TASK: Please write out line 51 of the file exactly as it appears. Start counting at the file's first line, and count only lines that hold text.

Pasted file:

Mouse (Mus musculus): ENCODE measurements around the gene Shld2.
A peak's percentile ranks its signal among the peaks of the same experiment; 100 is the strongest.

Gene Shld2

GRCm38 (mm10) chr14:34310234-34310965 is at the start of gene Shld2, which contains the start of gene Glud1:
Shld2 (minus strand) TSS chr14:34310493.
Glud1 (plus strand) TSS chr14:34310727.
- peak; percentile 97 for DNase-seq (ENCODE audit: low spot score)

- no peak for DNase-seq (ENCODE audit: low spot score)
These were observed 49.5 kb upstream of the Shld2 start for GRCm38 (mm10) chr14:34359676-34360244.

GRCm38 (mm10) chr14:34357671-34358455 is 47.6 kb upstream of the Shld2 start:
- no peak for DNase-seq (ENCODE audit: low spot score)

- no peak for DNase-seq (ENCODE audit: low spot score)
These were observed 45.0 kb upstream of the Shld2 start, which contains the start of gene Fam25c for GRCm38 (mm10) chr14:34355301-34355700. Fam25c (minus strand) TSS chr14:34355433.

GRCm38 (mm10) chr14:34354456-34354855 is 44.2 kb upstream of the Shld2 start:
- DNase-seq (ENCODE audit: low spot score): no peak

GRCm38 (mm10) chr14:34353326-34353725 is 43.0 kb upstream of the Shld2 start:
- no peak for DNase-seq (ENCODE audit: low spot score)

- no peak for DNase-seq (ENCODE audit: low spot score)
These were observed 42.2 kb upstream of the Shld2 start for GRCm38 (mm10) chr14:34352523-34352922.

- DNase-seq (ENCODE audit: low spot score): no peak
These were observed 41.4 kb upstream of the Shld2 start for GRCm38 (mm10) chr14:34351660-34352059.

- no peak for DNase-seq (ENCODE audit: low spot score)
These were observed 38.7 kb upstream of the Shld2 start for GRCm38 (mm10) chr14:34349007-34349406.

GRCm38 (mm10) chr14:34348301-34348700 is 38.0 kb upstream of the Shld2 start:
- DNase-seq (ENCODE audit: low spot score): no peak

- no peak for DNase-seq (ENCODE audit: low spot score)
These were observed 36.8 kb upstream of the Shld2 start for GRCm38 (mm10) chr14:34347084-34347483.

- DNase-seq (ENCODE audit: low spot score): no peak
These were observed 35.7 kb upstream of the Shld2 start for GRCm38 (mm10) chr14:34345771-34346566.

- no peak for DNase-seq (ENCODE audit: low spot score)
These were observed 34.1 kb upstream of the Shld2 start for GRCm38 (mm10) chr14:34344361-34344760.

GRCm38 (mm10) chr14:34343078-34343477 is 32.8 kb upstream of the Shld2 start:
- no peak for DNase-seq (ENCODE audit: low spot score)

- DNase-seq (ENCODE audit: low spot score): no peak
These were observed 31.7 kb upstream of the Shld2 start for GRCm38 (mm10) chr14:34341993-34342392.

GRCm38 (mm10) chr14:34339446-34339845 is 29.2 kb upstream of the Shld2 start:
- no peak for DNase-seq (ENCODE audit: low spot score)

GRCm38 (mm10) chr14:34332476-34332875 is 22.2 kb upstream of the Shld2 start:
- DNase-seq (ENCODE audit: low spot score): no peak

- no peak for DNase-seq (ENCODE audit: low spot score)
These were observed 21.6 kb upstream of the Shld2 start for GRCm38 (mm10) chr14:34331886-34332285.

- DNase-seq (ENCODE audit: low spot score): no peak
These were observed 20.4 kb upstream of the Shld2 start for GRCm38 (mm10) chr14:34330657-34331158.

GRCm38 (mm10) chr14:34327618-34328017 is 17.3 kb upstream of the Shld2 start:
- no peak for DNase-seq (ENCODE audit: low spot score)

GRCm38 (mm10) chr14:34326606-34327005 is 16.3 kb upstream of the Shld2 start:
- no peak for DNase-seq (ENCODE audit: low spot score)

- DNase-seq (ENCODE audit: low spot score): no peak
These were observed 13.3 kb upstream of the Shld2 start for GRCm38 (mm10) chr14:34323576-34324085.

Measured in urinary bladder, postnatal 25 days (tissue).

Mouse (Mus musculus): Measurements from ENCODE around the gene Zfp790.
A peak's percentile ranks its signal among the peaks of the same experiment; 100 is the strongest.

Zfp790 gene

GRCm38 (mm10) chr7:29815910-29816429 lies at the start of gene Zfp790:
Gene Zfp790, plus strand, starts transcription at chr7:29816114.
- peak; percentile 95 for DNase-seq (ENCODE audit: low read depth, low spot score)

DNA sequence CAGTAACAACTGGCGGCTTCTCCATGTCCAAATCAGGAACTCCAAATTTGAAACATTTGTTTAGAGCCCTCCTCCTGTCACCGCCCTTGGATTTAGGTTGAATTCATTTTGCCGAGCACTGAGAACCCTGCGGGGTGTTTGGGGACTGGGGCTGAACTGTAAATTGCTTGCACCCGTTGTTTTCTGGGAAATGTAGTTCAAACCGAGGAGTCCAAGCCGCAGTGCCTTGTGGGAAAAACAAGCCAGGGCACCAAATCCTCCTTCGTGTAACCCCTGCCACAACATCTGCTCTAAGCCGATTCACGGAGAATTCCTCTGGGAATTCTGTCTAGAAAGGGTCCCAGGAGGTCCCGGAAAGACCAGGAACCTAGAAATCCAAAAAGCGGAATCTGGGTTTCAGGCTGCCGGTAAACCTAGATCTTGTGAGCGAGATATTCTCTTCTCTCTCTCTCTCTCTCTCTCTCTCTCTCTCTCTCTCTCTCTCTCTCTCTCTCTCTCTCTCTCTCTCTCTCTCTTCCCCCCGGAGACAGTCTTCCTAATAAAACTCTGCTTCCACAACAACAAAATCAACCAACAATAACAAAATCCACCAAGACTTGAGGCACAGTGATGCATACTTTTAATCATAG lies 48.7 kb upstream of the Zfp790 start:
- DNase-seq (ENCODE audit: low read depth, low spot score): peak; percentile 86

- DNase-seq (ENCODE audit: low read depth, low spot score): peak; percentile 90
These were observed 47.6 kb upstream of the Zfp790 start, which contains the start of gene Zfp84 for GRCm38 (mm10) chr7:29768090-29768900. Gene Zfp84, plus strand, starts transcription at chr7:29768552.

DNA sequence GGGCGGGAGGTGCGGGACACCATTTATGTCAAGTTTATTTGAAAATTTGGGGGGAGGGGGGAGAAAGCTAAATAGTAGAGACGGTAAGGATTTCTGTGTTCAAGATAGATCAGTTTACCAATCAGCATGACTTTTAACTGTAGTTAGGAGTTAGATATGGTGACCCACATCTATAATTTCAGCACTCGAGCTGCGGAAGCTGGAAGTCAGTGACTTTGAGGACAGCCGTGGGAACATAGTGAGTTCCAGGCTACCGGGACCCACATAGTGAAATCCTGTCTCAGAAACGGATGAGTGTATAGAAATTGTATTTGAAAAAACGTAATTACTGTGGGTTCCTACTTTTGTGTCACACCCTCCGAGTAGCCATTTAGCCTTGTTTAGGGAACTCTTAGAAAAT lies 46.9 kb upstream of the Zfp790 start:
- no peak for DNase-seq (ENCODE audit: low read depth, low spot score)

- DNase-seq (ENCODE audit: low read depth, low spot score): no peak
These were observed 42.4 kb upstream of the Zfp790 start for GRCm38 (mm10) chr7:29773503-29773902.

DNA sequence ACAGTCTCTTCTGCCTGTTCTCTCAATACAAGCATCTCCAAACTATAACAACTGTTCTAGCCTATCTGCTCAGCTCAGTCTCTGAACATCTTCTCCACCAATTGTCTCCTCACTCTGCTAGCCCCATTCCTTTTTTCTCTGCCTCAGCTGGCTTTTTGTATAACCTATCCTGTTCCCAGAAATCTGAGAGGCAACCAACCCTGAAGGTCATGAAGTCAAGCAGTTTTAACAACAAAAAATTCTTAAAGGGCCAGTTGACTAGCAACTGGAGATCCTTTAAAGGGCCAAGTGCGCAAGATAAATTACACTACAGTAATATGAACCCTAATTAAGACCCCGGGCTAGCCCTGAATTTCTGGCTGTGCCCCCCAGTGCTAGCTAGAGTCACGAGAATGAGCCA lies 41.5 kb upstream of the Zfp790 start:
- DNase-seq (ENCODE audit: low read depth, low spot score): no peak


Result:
Mouse (Mus musculus): Measurements from ENCODE around the gene Zfp790.